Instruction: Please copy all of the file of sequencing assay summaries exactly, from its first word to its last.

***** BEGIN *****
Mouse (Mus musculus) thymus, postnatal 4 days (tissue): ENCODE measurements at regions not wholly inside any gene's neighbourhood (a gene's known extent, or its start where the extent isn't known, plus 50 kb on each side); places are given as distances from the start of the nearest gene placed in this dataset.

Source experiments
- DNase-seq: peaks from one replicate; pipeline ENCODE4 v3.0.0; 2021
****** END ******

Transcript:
Mouse (Mus musculus) thymus, postnatal 4 days (tissue): ENCODE measurements at regions not wholly inside any gene's neighbourhood (a gene's known extent, or its start where the extent isn't known, plus 50 kb on each side); places are given as distances from the start of the nearest gene placed in this dataset.

Source experiments
- DNase-seq: peaks from one replicate; pipeline ENCODE4 v3.0.0; 2021